Imagine a sponge that could soak up a thousand times its own volume in water. Now imagine how effective that sponge would be if it could store hydrogen instead of water, giving researchers an alternative to compressed air cylinders for storing the gas.
Palladium, a precious metal closely related to platinum, is that sponge. Unlike any other element, it takes up hydrogen at room temperature and pressure. In a recent study, scientists at the U.S. Department of Energy’s (DOE) Argonne National Laboratory have gained new insight into how this uptake of hydrogen occurs, realized how it impacts the atomic structure of the palladium, and identified key properties of how this form of hydrogen storage could work in the future.
When hydrogen is cycled into the palladium nanoparticles, it alters and degrades the particles’ structure over time due to strain. “It’s like trying to put your foot in too small of a shoe,” said Argonne postdoctoral researcher Andrew Ulvestad, who was the study’s first author.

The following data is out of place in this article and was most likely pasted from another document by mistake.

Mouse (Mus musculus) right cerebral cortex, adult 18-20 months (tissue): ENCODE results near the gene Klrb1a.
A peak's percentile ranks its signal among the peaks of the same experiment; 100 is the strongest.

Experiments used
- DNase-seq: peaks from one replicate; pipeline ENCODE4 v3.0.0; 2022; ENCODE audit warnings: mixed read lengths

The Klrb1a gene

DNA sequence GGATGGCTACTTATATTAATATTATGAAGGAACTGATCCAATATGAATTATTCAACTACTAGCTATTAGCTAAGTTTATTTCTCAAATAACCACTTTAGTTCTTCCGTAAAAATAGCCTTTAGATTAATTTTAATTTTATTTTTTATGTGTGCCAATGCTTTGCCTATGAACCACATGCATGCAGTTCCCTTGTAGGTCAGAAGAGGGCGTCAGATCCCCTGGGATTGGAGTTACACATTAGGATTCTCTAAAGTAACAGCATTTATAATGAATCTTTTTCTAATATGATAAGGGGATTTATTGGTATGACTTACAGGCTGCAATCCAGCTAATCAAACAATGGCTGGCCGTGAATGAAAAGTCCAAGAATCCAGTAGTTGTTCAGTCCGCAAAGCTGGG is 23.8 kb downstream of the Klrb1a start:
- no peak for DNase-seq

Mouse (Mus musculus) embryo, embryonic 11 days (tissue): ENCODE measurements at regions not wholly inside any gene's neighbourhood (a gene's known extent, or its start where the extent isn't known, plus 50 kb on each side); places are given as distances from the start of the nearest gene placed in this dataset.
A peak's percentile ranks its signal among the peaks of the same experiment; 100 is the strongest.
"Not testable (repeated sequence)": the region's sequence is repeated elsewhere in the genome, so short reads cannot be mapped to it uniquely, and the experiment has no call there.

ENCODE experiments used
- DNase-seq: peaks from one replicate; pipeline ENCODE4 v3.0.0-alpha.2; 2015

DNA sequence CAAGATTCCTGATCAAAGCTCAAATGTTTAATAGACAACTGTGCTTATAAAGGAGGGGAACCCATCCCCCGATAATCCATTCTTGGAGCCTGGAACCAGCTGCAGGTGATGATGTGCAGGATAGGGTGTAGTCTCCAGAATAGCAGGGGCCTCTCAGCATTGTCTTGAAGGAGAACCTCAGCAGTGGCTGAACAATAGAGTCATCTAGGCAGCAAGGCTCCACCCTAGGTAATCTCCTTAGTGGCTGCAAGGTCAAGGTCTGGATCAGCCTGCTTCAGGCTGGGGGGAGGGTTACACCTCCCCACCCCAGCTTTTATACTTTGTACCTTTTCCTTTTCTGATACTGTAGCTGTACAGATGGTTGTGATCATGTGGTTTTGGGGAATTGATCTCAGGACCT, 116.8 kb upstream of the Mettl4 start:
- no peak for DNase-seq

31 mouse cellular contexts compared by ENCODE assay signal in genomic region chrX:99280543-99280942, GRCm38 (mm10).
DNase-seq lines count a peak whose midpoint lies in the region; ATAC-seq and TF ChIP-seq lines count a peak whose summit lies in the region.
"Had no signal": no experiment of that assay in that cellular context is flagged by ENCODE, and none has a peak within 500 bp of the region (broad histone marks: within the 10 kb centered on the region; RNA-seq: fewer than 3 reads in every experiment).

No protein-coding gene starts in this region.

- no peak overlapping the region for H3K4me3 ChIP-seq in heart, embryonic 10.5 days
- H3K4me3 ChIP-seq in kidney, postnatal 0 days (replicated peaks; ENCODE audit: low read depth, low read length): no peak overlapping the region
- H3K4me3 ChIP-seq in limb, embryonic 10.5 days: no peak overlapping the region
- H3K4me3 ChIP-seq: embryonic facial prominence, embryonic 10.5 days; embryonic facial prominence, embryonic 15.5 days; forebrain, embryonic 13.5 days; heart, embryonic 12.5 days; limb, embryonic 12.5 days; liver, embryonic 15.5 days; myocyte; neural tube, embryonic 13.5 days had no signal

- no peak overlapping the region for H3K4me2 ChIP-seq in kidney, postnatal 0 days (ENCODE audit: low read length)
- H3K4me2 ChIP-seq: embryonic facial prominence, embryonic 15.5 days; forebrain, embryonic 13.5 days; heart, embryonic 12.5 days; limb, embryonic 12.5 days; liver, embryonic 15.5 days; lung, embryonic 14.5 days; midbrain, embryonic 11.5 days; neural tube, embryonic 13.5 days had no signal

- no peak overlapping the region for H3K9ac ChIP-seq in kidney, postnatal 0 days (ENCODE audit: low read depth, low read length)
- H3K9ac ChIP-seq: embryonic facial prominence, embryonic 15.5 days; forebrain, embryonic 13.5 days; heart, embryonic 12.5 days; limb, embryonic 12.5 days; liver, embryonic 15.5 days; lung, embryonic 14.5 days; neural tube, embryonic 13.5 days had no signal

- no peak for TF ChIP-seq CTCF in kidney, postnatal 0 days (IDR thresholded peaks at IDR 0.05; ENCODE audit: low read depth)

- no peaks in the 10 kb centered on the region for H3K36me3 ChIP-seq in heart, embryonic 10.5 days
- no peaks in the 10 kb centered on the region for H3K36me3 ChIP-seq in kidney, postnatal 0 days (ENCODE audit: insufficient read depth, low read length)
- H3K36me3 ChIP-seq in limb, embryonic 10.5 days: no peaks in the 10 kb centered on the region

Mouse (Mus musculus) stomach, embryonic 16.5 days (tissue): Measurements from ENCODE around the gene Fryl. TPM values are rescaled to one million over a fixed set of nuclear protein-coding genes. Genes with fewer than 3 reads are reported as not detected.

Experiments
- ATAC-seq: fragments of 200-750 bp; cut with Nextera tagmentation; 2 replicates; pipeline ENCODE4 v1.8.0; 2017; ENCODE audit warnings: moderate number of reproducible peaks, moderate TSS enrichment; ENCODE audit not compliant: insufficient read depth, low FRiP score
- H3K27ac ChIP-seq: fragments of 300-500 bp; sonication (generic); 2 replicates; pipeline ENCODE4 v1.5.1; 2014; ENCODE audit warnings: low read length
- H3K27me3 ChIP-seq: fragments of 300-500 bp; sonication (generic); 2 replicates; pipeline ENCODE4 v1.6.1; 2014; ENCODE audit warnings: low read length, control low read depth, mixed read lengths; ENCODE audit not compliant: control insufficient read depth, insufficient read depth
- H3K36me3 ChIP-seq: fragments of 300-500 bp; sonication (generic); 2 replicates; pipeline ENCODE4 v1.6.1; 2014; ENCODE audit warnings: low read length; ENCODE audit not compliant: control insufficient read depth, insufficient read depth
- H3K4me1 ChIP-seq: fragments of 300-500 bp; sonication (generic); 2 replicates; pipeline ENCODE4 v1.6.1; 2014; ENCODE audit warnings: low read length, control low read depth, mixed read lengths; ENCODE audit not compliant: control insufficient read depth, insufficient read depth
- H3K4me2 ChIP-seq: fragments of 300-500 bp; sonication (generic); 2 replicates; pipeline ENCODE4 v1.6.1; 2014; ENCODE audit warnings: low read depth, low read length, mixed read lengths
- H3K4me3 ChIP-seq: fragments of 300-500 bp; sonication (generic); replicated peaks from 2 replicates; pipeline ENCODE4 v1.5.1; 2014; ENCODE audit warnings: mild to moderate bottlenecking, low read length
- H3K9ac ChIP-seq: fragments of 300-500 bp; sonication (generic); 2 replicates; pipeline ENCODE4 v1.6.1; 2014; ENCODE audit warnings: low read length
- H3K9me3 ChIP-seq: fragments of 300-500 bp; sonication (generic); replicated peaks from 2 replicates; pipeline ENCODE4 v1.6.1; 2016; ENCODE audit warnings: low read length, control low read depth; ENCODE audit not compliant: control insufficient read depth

See: A. Ulvestad, M.J. Welland, S.S.E. Collins, R. Harder, E. Maxey, J. Wingert, A. Singer, S. Hy, P. Mulvaney, P. Zapol, O.G. Shpyrko, "Avalanching strain dynamics during the hydriding phase transformation in individual palladium nanoparticles," Nat. Commun. 6, 10092-1 (2015). DOI: 10.1038/ncomms10092
This research used resources of the Advanced Photon Source, a U.S. Department of Energy Office of Science User Facility operated for the U.S. Department of Energy Office of Science by Argonne National Laboratory under Contract No. DE-AC02-06CH11357.
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